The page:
Telehealth visits for primary care can be comparable in quality to in-person visits, suggesting remote testing and screenings are valuable tools to augment patient care.
The finding follows a study of more than 500,000 patients across 200 outpatient care sites in Pennsylvania and Maryland who either had exposure to telemedicine or only had in-person visits between March 1, 2020, and November 30, 2021.
The report examines the care quality performance of telemedicine and in-person patient groups for 16 Health Care Effectiveness Data and Information Set measures selected across five domains of primary care: cardiovascular, diabetes, prevention and wellness, behavioral health and pulmonary.
In 13 of 16 medication, testing and counseling-based measures, exposure to telemedicine was associated with similar or significantly better quality performance. The study was published in JAMA Network Open.
Higher quality scores for telemedicine prove that remote care is worth the cost of reimbursement just like in-office care, said Dr. Derek Baughman, an author of the study and medical director at Barksdale Air Force Base and Medical Clinic.
“This isn't just one or two measures, it's showing that for most of the measures, we're providing at least comparable quality,” he said. “We're not making these measures worse.”
For all counseling and testing-based measures—including vaccinations, cardiovascular disease and diabetes testing and screenings for depression and cancer—telehealth care encounters were more likely to meet HEDIS quality benchmarks than solely in-person patients.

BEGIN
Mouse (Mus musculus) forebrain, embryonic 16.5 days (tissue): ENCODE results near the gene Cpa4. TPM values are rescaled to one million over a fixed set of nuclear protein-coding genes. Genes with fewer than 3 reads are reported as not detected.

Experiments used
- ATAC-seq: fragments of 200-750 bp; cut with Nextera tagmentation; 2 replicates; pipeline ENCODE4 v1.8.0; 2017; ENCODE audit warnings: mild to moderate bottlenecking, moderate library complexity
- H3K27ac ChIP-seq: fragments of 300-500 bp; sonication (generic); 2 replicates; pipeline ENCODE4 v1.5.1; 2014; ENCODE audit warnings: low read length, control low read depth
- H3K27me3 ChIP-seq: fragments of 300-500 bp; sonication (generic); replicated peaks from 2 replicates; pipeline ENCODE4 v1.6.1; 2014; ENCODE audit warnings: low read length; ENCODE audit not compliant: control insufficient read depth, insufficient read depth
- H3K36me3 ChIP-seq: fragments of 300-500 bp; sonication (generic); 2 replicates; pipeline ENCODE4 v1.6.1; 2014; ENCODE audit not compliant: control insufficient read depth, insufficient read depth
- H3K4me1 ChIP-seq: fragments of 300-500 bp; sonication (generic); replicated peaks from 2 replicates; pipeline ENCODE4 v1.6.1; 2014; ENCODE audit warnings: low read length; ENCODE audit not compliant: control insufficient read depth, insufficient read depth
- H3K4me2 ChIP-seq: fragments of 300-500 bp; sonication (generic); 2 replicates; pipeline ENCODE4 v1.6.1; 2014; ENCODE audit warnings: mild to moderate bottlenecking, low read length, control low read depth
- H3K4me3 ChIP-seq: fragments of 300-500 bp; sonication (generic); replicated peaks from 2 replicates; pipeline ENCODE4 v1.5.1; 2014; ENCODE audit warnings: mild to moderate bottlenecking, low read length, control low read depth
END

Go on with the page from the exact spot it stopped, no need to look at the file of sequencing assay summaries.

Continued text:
The results are examples of clinical domains where telemedicine could be used as an alternative to in-office care, Baughman said. Prioritizing telehealth visits for chronic disease management and preventive care could lead to better quality outcomes as well as more affordable care.
“It’s not that we're going to eliminate the need for an in-office encounter. We're just saying when we have a recession, inflation, and people with limited resources, if you can balance the scales in overall spending, you can still provide a comparable quality of that care in certain scenarios,” Baughman said.
When it comes to medication-based HEDIS measures such as cardiovascular disease patients receiving antiplatelets or patients with upper respiratory infections receiving antibioltics, patients with office-only visits typically had better quality performance, though only three of the five measures had significant differences between in-person and telemedicine patients.
The data in this report should spur more research to find out why telehealth allows for higher quality in some instances, said Krista Drobac, executive director of the Alliance for Connected Care.
“Maybe it's because if you can more easily check in with your practitioner without having to get childcare and go through traffic and parking and all of that, you might be more apt to manage your disease on an ongoing basis,” Drobac said.
Future studies should also include patient perception of telehealth, and more demographics, as this report was overwhelmingly composed of white patients who only had in-person visits, she said.
“We’ve always said that telemedicine is medicine,” Drobac said. “It's just a different modality and so the quality should be comparable.”